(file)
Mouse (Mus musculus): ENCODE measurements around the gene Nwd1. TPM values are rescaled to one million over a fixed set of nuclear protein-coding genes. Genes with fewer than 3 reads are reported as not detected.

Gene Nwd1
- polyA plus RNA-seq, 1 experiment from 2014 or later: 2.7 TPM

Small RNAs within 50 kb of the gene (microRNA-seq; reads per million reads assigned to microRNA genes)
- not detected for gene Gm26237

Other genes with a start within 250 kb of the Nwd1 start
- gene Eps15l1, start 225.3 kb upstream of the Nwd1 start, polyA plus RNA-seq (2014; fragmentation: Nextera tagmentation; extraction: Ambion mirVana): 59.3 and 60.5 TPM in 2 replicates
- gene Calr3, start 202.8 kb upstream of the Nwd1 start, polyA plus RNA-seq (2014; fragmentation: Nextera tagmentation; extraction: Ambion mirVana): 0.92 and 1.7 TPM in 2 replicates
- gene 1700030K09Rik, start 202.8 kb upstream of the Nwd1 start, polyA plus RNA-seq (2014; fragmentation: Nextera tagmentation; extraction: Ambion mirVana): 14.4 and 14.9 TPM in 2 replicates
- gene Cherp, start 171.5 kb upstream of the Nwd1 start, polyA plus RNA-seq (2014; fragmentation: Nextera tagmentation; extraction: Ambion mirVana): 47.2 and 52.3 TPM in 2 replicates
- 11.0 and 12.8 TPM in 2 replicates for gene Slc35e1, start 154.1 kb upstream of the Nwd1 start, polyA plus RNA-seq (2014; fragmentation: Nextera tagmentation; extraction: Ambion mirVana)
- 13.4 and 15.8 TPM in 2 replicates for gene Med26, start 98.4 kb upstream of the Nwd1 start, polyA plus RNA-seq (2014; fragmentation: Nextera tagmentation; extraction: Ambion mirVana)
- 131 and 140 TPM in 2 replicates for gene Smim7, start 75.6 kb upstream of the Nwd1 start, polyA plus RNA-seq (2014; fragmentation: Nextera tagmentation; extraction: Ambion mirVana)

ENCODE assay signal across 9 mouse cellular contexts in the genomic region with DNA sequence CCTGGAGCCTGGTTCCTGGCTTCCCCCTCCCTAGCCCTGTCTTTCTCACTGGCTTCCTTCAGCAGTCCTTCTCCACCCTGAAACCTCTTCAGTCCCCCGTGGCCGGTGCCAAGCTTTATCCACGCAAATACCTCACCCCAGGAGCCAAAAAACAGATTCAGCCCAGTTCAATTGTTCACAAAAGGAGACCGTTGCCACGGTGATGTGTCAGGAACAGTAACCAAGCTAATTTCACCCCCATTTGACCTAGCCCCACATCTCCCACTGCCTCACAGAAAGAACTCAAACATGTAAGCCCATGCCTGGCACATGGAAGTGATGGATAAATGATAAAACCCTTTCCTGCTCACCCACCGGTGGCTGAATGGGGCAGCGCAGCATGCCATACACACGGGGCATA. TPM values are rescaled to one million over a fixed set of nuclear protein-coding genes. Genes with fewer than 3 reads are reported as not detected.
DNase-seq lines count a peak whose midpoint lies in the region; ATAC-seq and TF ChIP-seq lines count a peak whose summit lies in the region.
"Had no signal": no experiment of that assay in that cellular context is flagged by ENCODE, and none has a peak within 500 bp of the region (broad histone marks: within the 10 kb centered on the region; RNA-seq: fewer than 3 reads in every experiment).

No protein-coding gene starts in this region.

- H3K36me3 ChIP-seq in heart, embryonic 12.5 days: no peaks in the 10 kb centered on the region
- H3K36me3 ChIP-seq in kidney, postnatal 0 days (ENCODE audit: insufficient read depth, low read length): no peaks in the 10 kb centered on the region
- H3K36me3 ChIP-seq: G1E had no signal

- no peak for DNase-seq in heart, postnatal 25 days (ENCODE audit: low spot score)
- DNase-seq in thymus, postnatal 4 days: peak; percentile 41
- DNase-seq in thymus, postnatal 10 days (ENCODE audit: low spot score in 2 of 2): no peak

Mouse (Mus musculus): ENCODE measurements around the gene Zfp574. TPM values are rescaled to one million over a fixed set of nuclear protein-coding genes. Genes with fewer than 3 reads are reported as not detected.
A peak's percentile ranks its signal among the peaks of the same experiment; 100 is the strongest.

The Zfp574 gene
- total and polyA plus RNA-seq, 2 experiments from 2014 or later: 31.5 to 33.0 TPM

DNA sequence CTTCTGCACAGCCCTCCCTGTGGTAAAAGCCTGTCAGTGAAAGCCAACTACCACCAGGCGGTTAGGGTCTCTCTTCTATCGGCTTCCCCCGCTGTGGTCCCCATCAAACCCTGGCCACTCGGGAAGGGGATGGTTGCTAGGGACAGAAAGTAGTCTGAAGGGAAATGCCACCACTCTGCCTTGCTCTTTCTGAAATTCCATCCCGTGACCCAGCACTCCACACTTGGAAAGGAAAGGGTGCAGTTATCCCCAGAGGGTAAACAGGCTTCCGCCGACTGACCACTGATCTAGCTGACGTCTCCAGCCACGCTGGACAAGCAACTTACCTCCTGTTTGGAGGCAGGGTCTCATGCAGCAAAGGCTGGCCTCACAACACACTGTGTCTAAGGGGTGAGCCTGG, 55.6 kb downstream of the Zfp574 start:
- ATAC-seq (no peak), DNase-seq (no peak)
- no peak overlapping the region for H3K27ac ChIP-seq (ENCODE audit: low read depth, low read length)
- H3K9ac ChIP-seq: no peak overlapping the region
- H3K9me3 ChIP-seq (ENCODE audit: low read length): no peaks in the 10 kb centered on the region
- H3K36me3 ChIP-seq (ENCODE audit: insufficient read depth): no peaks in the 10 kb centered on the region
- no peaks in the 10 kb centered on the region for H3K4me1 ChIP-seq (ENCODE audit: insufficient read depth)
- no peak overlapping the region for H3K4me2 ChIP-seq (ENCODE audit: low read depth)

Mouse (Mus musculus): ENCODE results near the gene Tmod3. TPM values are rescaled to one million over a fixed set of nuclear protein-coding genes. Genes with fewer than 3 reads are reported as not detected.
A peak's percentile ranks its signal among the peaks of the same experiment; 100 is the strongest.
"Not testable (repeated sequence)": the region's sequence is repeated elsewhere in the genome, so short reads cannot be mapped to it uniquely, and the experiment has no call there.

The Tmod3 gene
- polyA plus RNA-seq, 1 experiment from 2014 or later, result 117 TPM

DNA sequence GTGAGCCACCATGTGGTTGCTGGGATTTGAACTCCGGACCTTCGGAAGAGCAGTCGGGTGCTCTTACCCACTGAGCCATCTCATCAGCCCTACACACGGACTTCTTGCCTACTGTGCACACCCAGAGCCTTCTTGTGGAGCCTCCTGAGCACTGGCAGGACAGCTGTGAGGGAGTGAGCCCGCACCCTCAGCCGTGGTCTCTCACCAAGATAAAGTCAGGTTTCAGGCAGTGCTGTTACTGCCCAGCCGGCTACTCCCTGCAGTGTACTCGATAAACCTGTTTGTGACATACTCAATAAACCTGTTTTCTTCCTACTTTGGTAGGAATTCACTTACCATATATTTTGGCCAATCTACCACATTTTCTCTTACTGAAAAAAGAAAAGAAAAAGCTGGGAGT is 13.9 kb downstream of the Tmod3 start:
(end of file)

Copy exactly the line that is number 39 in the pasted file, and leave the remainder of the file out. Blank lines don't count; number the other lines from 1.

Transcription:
The Tmod3 gene